Using the "Loose Loop" technique

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2011/03/19 09:19:57 (permalink)

Using the "Loose Loop" technique

IT can be frustrating for those learning when it comes time to tie in materials to the hook shank. The dang stuff keeps spinning around the hook shank and never ends up where we want them.  A technique that we all use no matter how long we've been at it is what some call a loose loop. There's other names for it but it helps in tying in any type of material right where you want it to be. Personally I tell people to take a piece of marabou and practice this over and over. Then move to a different type of material such as chenille. Once you have this mastered - like many other techniques - it will help out later on.

1. Lay the material where you want it on the hook shank.
Never mind my narly fingers.......

2. Bring the thread up between your finger tips and pinch it.

3. Take the thread back over to the other side and back down  - Do not release the "pinch" on the thread. This creates a loop but keeps tension on the thread.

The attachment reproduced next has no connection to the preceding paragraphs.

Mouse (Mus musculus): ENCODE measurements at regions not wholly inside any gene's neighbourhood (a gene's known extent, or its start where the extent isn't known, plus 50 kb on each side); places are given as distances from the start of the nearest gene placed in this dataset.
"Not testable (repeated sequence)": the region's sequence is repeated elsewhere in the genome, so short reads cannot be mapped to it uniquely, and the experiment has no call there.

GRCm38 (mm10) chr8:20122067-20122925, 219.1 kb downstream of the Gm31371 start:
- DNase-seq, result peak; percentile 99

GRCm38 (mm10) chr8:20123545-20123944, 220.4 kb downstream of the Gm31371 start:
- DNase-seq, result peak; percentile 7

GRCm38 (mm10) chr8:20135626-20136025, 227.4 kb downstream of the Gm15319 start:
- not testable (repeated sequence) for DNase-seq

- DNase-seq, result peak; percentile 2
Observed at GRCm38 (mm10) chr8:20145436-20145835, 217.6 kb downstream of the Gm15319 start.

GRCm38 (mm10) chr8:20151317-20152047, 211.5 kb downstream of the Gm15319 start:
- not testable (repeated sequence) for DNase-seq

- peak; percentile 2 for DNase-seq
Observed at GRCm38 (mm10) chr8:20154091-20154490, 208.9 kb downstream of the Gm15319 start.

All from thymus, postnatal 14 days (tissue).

4. Bring the thread back up to the top and at the same time release the "pinch" This will tighten the thread down evenly on top of the material.
On some materials it can help to pinch the thread a second time when you initially take the thread down the far side. This further secures the fact that the thread/loop will evenly compress on the top of the material. Once tied in wrap forward to secure the material.
Note: - on the second pic - I have my index finger tip a bit forward of my thumb. I found that it also helps when - after you tighten the loop and begin to secure the material in with additional wraps forward,  to give the material a gentle push toward your body with your finger tip when you are wrapping on the far side. It helps to further secure the material where you want it.

post edited by steely34 - 2011/03/19 09:36:48

"They say you forget your troubles on a trout stream, but that's not quite it..... you begin to see where your troubles fit into the grand scheme of things, and suddenly they're just not such a big deal anymore."

John Gierach


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